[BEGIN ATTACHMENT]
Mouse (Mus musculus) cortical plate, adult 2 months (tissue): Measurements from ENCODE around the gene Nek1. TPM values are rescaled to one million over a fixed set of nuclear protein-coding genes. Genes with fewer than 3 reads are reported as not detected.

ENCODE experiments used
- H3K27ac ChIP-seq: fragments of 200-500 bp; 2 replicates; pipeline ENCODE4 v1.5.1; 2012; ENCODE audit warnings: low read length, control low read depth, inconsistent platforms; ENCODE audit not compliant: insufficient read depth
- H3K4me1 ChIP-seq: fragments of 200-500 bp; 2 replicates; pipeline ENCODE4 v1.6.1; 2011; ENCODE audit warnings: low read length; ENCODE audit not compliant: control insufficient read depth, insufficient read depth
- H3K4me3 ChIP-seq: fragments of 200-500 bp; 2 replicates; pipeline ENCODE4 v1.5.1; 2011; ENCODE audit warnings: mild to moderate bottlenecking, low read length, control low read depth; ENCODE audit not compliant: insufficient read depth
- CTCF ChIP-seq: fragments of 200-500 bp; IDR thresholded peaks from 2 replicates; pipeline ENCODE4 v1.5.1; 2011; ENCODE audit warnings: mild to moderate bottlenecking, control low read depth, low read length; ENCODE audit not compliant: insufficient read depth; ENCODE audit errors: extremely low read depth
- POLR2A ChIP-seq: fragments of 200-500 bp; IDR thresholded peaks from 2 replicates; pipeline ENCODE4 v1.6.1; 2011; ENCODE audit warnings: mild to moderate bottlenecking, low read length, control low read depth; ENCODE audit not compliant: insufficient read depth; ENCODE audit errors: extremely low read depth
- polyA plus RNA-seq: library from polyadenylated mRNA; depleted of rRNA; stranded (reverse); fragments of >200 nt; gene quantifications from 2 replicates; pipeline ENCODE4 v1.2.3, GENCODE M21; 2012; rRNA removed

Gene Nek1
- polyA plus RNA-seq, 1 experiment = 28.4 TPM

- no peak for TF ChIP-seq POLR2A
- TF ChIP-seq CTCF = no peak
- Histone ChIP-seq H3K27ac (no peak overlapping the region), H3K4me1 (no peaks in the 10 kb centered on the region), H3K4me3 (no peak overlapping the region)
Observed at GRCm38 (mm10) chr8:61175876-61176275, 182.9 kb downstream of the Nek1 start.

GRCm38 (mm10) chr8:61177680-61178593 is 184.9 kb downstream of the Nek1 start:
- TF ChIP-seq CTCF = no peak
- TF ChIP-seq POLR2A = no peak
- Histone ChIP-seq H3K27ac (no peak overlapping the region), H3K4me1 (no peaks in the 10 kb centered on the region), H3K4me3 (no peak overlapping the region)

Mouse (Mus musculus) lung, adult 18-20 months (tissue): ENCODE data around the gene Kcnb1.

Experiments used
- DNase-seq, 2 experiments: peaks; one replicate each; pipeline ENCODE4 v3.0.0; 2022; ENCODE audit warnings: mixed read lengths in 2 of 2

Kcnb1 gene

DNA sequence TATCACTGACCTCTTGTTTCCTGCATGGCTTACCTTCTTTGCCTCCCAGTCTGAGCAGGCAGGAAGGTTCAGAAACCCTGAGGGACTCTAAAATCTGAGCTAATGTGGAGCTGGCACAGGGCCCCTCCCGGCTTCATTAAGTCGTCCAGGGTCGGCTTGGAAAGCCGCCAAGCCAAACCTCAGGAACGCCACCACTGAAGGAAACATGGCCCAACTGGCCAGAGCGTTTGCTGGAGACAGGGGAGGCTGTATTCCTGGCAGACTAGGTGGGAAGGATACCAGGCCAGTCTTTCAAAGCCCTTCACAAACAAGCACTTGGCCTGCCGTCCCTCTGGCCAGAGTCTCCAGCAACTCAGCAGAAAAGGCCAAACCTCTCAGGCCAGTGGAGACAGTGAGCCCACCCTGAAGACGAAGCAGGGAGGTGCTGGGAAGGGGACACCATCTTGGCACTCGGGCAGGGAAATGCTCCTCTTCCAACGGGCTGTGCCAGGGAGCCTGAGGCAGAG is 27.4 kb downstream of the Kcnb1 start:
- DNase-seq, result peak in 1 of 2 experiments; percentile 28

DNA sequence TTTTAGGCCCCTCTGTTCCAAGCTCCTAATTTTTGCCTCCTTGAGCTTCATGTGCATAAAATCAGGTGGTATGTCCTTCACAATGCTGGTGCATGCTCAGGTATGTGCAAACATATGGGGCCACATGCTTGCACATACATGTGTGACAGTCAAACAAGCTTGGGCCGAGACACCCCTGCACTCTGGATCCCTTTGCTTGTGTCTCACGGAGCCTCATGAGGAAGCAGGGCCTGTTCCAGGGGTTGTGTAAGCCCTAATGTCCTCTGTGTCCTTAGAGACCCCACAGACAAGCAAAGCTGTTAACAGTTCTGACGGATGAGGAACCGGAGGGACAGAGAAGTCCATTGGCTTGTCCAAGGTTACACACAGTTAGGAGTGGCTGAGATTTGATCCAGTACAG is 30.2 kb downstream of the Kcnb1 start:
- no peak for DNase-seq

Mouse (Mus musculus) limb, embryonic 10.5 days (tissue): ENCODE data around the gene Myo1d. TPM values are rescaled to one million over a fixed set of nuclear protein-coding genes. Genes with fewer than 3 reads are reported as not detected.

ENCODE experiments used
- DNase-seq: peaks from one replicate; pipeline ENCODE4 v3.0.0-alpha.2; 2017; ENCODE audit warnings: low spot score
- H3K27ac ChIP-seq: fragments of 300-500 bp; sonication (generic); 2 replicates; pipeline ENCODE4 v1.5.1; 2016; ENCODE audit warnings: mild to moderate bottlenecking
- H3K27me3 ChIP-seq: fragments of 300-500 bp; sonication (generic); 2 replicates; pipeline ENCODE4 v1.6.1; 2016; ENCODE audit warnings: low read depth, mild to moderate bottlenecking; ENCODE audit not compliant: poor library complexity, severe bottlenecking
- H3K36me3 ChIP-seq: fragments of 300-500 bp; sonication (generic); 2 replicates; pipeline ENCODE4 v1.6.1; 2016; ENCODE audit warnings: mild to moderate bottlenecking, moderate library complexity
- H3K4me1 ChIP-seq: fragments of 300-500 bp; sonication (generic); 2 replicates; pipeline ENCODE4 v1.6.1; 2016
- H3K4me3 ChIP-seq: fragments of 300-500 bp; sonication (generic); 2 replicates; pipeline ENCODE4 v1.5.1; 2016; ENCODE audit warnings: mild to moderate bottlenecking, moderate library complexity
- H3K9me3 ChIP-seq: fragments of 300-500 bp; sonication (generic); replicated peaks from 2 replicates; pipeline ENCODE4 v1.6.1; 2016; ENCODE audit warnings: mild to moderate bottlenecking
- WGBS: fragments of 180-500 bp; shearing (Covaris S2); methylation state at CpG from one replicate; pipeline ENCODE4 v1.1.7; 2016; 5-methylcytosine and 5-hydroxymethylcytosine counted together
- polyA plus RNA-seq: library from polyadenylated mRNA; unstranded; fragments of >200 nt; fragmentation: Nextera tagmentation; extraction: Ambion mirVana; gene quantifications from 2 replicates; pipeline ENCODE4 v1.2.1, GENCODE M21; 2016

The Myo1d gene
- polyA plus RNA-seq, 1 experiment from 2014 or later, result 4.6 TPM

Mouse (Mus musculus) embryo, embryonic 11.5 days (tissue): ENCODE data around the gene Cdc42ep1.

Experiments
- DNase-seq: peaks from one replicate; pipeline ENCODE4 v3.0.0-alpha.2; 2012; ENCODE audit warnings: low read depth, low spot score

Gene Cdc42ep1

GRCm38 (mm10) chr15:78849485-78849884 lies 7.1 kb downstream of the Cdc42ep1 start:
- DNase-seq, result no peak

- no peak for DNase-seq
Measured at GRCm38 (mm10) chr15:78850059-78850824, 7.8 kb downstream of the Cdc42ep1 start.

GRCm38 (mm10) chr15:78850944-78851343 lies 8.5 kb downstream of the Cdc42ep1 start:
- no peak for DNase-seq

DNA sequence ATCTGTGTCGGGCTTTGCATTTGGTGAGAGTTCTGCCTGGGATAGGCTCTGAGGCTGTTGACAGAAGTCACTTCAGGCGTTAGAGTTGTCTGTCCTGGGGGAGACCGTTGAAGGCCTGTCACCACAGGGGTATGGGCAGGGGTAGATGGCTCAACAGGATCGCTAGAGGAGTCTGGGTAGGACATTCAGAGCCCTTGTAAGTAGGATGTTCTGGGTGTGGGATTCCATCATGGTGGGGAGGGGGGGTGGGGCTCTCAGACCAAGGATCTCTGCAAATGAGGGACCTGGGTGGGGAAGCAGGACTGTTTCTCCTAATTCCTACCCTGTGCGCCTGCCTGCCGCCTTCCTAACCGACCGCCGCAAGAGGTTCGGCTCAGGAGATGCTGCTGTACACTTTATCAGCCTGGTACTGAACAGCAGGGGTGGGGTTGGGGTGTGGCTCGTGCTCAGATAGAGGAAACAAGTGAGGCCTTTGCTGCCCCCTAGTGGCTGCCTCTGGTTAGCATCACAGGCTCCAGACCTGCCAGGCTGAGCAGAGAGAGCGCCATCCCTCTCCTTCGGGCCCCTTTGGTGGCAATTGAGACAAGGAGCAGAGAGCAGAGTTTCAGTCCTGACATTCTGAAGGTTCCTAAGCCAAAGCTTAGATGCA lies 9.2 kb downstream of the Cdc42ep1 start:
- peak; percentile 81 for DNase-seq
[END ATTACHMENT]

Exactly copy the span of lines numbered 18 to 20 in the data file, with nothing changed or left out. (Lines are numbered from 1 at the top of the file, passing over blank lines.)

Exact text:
- Histone ChIP-seq H3K27ac (no peak overlapping the region), H3K4me1 (no peaks in the 10 kb centered on the region), H3K4me3 (no peak overlapping the region)

Mouse (Mus musculus) lung, adult 18-20 months (tissue): ENCODE data around the gene Kcnb1.

Experiments used